Robotics;Notes Part 1 (Episodes 1-11) (Cert 12)

2 Discs (Distributor: Manga Entertainment) Running time: 257 minutes approx.

Japan likes their robots there is no questioning that, as the wealth of anime and super sentai shows involving giant mecha piloted by neurotic teens bears witness. But one area that has yet to be explored in great depth is teens building their own mecha! Step forward 5pb and Nitroplus, whose visual novels on that very subject provide the template for the third in the unofficial Science Adventure trilogy which began with Chaos;Head and continued with the epic Steins;Gate, the major link so far being the misplaced semi-colon in the title and the music of Kanako Ito.

At the centre of Robotics;Notes is the energetic robot enthusiast Akiho Senomiya and the laid back game playing Kaito Yashio, the last remaining members of their school’s robotic club. Aki wants to build a giant robot based on the popular anime Gunvarrel called GunBuild-1 but the school refuses to fund it, unless they can win an upcoming robot tournament. This they do, in the process exposing the reigning champion, the flamboyant Mr. Pleiades, as studious classmate Subaru Hidaka, who joins the club in exchange for their silence about his alter ego. In the quest to get cheap parts for their robot, the club’s number grows with shy karate student Junna Daitoku, whose grandfather Tetsuharu ‘Doc’ Fujita runs the local robot repair shop.

So far, so typical high school anime. But then things start to get a little more involved. Kai spends most of his time playing a game called Kill-Ballad, at which he excels, on his tablet. One day a female AI name Airi appears on his screen, revealing herself to be an Iru-O app. She shows Kai a document called Kimijima’s Report No.1 written by a man named Ko Kimijima who died under mysterious circumstances. The report alludes to a NASA cover-up involving the existence of monopoles from the sun and predicts the earth will be hit by solar flares at regular intervals in the future.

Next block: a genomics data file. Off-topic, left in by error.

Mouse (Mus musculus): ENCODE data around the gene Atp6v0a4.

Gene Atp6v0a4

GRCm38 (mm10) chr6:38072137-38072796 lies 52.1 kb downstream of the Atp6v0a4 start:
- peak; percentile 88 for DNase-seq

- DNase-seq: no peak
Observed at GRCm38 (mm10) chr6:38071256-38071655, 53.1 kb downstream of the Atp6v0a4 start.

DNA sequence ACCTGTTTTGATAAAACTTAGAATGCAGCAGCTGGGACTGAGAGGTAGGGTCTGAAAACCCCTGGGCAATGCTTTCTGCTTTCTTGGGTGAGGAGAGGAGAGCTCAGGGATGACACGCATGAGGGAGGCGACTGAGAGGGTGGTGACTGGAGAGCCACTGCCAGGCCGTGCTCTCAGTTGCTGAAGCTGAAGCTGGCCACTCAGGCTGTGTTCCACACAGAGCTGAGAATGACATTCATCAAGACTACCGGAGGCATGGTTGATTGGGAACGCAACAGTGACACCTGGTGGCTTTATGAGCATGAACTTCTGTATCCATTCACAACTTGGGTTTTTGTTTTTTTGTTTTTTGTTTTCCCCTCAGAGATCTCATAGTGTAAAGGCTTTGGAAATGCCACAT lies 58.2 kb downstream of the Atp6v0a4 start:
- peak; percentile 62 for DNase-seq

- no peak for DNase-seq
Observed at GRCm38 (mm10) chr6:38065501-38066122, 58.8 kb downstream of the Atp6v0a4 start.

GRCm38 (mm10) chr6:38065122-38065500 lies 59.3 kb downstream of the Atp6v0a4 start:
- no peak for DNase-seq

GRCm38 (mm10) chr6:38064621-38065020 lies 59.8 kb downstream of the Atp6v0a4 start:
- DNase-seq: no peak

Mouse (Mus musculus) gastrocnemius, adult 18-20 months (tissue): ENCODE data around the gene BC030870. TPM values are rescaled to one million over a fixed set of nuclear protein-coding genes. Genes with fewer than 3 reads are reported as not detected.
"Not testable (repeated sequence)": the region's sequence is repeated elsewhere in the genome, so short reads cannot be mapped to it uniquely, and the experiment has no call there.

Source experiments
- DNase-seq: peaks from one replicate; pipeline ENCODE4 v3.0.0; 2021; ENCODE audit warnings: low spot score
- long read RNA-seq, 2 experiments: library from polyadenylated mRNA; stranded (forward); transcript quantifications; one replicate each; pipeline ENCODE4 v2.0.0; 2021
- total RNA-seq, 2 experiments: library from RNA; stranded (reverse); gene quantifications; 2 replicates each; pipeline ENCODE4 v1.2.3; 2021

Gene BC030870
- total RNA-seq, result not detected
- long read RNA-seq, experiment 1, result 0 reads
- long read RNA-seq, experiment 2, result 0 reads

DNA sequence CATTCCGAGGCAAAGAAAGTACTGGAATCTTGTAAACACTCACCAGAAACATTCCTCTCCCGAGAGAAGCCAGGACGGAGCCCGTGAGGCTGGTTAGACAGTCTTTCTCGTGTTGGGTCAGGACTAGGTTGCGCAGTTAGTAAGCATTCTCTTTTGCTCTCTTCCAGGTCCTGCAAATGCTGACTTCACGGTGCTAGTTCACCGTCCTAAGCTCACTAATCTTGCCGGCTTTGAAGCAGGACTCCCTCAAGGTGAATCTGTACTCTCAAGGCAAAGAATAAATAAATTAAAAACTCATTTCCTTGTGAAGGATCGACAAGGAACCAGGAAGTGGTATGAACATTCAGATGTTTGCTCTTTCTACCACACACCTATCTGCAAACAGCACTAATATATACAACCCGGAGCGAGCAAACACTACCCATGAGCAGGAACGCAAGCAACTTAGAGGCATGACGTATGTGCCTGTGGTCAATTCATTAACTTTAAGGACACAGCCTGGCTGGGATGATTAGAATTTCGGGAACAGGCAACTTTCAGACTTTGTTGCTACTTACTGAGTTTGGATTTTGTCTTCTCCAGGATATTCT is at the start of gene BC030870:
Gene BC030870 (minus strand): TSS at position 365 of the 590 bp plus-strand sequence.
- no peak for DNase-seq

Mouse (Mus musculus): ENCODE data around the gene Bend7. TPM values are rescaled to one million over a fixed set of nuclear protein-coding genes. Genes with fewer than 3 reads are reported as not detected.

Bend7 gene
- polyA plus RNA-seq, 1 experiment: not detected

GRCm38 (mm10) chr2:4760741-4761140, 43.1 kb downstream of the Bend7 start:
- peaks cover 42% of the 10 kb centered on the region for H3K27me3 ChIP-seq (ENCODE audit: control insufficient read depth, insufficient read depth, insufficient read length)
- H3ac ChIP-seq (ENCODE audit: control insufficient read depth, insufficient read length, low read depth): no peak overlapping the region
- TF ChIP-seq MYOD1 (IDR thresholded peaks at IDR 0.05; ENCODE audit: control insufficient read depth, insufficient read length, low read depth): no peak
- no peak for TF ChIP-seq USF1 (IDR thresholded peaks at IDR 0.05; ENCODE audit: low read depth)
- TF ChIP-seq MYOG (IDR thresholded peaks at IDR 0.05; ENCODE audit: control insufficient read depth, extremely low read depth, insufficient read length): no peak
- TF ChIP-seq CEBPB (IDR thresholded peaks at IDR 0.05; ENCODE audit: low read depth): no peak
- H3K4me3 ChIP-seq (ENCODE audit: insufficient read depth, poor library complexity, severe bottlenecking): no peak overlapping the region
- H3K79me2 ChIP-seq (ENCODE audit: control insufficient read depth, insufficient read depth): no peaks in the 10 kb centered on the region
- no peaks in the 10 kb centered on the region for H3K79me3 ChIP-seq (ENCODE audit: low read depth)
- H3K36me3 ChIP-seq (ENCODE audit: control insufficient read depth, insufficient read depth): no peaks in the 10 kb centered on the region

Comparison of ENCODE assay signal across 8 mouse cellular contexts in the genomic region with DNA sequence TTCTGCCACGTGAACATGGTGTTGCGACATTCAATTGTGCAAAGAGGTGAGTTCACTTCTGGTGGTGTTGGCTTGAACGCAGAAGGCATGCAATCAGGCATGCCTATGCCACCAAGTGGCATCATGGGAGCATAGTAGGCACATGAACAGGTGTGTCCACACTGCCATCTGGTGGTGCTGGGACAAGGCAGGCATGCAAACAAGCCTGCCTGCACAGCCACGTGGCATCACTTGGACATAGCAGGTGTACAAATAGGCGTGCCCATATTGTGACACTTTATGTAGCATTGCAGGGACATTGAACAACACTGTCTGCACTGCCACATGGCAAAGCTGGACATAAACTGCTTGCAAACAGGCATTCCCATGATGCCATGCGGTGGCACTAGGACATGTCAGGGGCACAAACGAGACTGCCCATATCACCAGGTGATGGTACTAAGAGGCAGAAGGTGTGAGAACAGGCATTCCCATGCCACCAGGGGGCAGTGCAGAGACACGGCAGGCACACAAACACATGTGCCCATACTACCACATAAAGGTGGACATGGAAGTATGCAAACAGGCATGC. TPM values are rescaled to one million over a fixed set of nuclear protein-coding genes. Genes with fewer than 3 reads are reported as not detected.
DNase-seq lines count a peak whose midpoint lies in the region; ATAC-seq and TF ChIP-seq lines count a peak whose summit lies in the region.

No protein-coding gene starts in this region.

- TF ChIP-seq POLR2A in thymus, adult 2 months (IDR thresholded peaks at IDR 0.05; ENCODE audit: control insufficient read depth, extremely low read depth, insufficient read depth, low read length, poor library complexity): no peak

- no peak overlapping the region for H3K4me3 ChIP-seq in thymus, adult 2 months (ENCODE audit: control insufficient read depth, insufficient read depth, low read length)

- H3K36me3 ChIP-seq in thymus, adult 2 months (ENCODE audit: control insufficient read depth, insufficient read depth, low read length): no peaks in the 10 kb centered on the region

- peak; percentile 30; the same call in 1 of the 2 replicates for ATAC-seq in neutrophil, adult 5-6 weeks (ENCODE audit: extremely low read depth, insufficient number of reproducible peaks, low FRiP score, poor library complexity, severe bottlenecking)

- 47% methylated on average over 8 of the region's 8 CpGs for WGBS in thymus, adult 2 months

Borrowing a cue from its more recent predecessor Steins;Gate this show is partly built around a conspiracy theory which takes a tangential form for the time being in order to focus on the building of the robot. With Aki’s estranged older sister Misaki, who started the robotics club, somehow connected with Kimijima’s death and with the company she works for, making exo skeletons, in the news for the wrong reasons, the plot thickens.

A second subplot involved the creator of Kill-Ballad, who turns out to be a hikikimori named Kona Furugōri. Fulfilling the obligatory transfer student role for this series, Kona is an eccentric and temperamental brat who prefers to communicate in text speak, her sentences littered with such irritants as “LOL”, “WTF”, “w00t”, etc. She contacts Kai for help in tracking down the top three players of her game whom she also believes are cheating, but their research reveals a shocking development.

Finally, the Gunvarrel anime is shrouded in mystery. Directed by Kona’s mother its final episode never aired with numerous rumours floating around as to why this was. But its legend lives on as the theme song is used as a code to hack all computer tablets playing the Kill-Ballad game, something Kona pleads innocence to.